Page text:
Travel Destinations

Monday, June 22, 2015

13 Things to Do In Stockholm Sweden

Nybroviken Things to Do in Stockholm Sweden

Most trips to Sweden start with at least a few days in Stockholm.  There are a lot of things to do in Stockholm, so we spent a total of four days in Sweden’s capital city.  These Stockholm attractions can be visited all year long; we enjoyed them in winter.  What we loved about Stockholm was the variety of things to do and see.  Stockholm’s attractions aren’t all art museums or churches, but a great mix of interesting sites.  We have compiled a list of what we felt were the top 13 things to do in Stockholm categorized by neighborhood.

Related: 5 Awesome Hotels in Sweden

kungliga djurgården

Vasa Museum

Vasa Warship Bow Things to Do in Stockholm Sweden

Ask anyone in Stockholm what you should see while in the city and they will immediately tell you to visit the Vasa Museet.  This museum is devoted to one thing, and one thing only, the warship Vasa. 

The story of Vasa is incredible, mostly because, while tragic, it left us with something we would never have otherwise.  The tragedy allowed us to be able to see the most intact and well-preserved warship from the time, as what remains is 98% original. 

Vasa Warship Stern Things to Do in Stockholm Sweden

The warship Vasa was built in 1628 and sank 20 minutes into its maiden voyage.  This impressive ship was commissioned by the king because Sweden was at war with three countries.  The ship was covered in over 500 sculptures and painted in bright colors with the intention of striking fear into all who would see it. 

It is believed Vasa sank because it was too narrow and too tall.  Vasa had 150 to 200 people on board for its maiden voyage, which included families of the ship builders and crew.  All of the gun ports close to the waterline were open and when the ship started to list water rushed in and started to sink the ship.  Vasa sank in 32 meters of water with its mast still sticking out of the water and 37 passengers, both men and women, trapped inside.  The Vasa was lifted out of the water in 1961 and the preservation process began and continued for 17 years before the museum opened in 1990.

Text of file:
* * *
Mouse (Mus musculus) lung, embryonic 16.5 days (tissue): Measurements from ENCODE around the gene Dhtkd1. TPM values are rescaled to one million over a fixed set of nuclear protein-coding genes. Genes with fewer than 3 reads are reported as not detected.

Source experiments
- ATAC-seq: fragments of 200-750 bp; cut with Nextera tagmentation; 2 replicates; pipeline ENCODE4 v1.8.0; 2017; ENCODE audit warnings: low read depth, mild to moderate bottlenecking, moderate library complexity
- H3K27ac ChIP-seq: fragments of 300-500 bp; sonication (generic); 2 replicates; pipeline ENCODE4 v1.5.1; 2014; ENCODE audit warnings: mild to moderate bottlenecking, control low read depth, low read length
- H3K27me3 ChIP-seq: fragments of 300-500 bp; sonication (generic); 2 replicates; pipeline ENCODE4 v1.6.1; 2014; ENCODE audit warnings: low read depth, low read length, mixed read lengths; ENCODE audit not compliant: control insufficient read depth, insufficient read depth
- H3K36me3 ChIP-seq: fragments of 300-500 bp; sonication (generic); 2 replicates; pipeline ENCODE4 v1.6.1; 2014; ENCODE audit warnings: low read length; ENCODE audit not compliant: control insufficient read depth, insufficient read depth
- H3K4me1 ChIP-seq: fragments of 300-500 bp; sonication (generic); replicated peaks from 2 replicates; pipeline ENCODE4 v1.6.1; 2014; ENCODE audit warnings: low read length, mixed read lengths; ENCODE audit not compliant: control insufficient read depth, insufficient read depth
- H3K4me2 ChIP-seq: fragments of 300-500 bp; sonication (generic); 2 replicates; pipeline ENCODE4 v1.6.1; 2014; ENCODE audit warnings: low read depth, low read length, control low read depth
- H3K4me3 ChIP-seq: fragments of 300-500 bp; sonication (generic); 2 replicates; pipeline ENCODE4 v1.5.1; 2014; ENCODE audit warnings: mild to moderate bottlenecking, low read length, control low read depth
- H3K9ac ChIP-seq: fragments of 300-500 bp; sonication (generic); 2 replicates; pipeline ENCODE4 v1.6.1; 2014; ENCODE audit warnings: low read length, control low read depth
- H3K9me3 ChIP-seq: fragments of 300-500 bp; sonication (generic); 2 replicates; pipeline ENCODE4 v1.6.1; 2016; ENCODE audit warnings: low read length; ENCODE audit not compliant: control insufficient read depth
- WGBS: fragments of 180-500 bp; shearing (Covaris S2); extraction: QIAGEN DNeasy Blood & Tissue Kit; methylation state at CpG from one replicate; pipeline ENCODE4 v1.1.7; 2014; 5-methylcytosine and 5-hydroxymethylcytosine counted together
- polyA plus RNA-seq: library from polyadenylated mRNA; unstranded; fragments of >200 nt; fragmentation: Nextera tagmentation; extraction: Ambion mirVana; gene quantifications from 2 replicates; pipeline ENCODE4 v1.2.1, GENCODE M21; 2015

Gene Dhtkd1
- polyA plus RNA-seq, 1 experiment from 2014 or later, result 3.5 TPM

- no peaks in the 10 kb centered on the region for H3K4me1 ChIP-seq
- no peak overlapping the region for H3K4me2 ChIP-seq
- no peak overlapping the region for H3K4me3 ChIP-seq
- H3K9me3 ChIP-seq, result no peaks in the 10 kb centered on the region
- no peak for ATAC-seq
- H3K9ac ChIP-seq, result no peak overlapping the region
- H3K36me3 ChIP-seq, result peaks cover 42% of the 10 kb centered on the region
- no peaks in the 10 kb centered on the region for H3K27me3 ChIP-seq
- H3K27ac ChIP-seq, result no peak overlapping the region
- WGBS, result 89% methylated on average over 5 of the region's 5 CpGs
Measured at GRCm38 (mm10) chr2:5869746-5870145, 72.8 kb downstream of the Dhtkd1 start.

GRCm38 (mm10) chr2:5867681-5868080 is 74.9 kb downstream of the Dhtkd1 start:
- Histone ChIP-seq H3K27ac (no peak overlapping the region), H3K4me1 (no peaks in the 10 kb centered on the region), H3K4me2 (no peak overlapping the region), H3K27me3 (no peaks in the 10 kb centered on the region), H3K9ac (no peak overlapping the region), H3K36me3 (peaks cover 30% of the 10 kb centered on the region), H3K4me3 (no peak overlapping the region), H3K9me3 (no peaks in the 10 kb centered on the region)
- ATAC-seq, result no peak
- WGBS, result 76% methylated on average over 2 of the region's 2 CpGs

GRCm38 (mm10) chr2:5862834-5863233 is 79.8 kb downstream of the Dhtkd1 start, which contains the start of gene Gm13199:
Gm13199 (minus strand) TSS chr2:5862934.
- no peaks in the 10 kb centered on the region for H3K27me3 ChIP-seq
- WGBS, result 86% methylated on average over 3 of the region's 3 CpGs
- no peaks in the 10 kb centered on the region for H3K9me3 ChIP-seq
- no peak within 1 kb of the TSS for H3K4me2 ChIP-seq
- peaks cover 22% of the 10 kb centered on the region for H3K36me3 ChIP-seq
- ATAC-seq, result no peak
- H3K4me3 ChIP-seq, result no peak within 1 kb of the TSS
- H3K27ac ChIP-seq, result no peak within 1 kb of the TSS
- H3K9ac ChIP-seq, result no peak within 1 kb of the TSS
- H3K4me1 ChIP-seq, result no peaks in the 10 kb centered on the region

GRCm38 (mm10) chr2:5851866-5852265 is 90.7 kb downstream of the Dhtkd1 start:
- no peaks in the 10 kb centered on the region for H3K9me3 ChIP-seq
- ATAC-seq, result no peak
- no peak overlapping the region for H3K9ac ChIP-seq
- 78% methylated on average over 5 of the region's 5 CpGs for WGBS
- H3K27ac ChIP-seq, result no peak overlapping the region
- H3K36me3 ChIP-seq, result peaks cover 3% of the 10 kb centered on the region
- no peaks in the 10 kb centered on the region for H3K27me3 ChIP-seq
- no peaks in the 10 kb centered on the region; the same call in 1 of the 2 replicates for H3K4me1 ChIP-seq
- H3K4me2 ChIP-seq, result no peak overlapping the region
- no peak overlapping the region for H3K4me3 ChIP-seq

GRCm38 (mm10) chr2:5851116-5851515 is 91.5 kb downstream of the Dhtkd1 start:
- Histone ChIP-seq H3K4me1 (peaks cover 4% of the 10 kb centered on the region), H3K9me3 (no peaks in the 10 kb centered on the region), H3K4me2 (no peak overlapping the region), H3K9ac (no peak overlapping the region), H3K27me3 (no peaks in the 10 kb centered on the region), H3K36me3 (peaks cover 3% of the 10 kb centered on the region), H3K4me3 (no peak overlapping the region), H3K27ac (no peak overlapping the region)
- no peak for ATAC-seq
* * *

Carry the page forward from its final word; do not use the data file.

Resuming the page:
Vasa Warship Cannons Things to Do in Stockholm Sweden

In addition to the ship, which can be viewed from multiple levels, the Vasa Museum displays items saved from the ship like cannons, a ring, and some of the bodies.  Guided tours providing information about the ship are provided, which we highly recommend, as well as a film about the preservation process.

ABBA: The Museum

ABBA: The Museum Things to Do in Stockholm Sweden

The ABBA: The Museum may be the most awesome museum of all time.  If you like ABBA that is.  But who doesn’t love ABBA?!  What makes this museum fabulous is not just ABBA, but also that it is an incredibly fun interactive museum.  Your entrance ticket is your ticket to fun. 

The 5th Member ABBA: The Museum Things to Do in Stockholm Sweden

Throughout the museum, there are interactive exhibits where you scan your ticket and then pretend you’re in the recording studio, recording a music video, or performing on stage with the band.  When you get home you can enter your ticket number into the museum’s website and look at your scores and watch videos that were created.